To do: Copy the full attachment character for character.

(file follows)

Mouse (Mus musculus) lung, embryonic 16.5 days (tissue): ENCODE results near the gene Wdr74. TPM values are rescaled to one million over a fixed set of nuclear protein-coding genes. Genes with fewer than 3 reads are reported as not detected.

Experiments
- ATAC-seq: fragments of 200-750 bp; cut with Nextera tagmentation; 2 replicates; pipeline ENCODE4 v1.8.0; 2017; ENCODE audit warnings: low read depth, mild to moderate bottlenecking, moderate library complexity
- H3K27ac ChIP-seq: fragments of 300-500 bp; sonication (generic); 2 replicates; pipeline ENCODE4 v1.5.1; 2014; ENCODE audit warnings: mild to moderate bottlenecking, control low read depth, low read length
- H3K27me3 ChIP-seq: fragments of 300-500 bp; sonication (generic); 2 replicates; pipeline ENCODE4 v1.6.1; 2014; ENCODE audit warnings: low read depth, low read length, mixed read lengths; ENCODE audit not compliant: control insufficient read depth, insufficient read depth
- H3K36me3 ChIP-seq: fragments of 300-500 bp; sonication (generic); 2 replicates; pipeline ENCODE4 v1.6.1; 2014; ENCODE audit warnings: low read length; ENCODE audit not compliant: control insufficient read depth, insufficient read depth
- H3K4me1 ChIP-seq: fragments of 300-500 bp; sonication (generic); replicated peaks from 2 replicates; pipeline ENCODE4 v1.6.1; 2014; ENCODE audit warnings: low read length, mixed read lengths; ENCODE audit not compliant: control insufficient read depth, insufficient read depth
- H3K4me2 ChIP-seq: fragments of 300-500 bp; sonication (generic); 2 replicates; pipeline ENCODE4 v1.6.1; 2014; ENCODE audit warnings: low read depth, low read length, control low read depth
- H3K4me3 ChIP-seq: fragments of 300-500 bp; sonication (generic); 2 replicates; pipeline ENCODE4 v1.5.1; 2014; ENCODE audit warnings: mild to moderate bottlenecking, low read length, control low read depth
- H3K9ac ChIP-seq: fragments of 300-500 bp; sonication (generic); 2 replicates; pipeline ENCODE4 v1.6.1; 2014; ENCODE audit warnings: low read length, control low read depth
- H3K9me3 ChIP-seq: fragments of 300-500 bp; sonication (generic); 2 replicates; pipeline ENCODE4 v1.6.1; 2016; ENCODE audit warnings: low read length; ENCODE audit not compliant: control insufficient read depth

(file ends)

Mouse (Mus musculus) lung, embryonic 16.5 days (tissue): ENCODE results near the gene Wdr74. TPM values are rescaled to one million over a fixed set of nuclear protein-coding genes. Genes with fewer than 3 reads are reported as not detected.

Experiments
- ATAC-seq: fragments of 200-750 bp; cut with Nextera tagmentation; 2 replicates; pipeline ENCODE4 v1.8.0; 2017; ENCODE audit warnings: low read depth, mild to moderate bottlenecking, moderate library complexity
- H3K27ac ChIP-seq: fragments of 300-500 bp; sonication (generic); 2 replicates; pipeline ENCODE4 v1.5.1; 2014; ENCODE audit warnings: mild to moderate bottlenecking, control low read depth, low read length
- H3K27me3 ChIP-seq: fragments of 300-500 bp; sonication (generic); 2 replicates; pipeline ENCODE4 v1.6.1; 2014; ENCODE audit warnings: low read depth, low read length, mixed read lengths; ENCODE audit not compliant: control insufficient read depth, insufficient read depth
- H3K36me3 ChIP-seq: fragments of 300-500 bp; sonication (generic); 2 replicates; pipeline ENCODE4 v1.6.1; 2014; ENCODE audit warnings: low read length; ENCODE audit not compliant: control insufficient read depth, insufficient read depth
- H3K4me1 ChIP-seq: fragments of 300-500 bp; sonication (generic); replicated peaks from 2 replicates; pipeline ENCODE4 v1.6.1; 2014; ENCODE audit warnings: low read length, mixed read lengths; ENCODE audit not compliant: control insufficient read depth, insufficient read depth
- H3K4me2 ChIP-seq: fragments of 300-500 bp; sonication (generic); 2 replicates; pipeline ENCODE4 v1.6.1; 2014; ENCODE audit warnings: low read depth, low read length, control low read depth
- H3K4me3 ChIP-seq: fragments of 300-500 bp; sonication (generic); 2 replicates; pipeline ENCODE4 v1.5.1; 2014; ENCODE audit warnings: mild to moderate bottlenecking, low read length, control low read depth
- H3K9ac ChIP-seq: fragments of 300-500 bp; sonication (generic); 2 replicates; pipeline ENCODE4 v1.6.1; 2014; ENCODE audit warnings: low read length, control low read depth
- H3K9me3 ChIP-seq: fragments of 300-500 bp; sonication (generic); 2 replicates; pipeline ENCODE4 v1.6.1; 2016; ENCODE audit warnings: low read length; ENCODE audit not compliant: control insufficient read depth